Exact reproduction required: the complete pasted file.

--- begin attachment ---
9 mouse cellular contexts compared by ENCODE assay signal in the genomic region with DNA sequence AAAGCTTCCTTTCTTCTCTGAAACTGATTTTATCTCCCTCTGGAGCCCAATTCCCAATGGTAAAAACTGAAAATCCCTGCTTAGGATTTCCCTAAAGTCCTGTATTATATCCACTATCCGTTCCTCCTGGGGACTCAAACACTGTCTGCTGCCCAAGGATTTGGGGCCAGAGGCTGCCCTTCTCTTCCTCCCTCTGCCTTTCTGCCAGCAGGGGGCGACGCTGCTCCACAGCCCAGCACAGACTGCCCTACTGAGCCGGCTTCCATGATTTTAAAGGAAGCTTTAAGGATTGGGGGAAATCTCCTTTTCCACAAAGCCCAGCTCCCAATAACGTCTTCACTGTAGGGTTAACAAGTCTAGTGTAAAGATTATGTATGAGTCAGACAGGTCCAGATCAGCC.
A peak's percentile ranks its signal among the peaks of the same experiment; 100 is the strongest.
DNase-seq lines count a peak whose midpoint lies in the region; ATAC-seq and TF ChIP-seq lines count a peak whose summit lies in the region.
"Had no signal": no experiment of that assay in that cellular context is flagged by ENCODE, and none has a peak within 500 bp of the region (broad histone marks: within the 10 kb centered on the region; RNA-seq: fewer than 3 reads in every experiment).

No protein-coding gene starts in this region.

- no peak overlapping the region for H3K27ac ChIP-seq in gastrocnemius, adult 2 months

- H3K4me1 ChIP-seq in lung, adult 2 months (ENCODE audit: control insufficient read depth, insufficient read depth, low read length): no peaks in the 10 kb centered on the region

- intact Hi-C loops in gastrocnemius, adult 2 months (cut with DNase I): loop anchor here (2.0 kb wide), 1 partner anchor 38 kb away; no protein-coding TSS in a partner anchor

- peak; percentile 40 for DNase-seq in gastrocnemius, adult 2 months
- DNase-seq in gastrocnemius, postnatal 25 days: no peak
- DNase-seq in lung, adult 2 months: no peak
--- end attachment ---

9 mouse cellular contexts compared by ENCODE assay signal in the genomic region with DNA sequence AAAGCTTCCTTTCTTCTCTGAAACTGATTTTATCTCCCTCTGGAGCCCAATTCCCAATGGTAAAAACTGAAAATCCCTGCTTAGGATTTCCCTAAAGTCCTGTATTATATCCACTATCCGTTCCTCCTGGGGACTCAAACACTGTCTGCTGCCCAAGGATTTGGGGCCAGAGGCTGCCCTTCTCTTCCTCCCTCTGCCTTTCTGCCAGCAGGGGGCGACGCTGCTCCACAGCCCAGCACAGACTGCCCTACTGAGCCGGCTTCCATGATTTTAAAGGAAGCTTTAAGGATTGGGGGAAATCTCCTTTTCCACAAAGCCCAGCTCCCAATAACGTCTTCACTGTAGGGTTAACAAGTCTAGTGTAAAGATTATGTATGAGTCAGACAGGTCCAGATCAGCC.
A peak's percentile ranks its signal among the peaks of the same experiment; 100 is the strongest.
DNase-seq lines count a peak whose midpoint lies in the region; ATAC-seq and TF ChIP-seq lines count a peak whose summit lies in the region.
"Had no signal": no experiment of that assay in that cellular context is flagged by ENCODE, and none has a peak within 500 bp of the region (broad histone marks: within the 10 kb centered on the region; RNA-seq: fewer than 3 reads in every experiment).

No protein-coding gene starts in this region.

- no peak overlapping the region for H3K27ac ChIP-seq in gastrocnemius, adult 2 months

- H3K4me1 ChIP-seq in lung, adult 2 months (ENCODE audit: control insufficient read depth, insufficient read depth, low read length): no peaks in the 10 kb centered on the region

- intact Hi-C loops in gastrocnemius, adult 2 months (cut with DNase I): loop anchor here (2.0 kb wide), 1 partner anchor 38 kb away; no protein-coding TSS in a partner anchor

- peak; percentile 40 for DNase-seq in gastrocnemius, adult 2 months
- DNase-seq in gastrocnemius, postnatal 25 days: no peak
- DNase-seq in lung, adult 2 months: no peak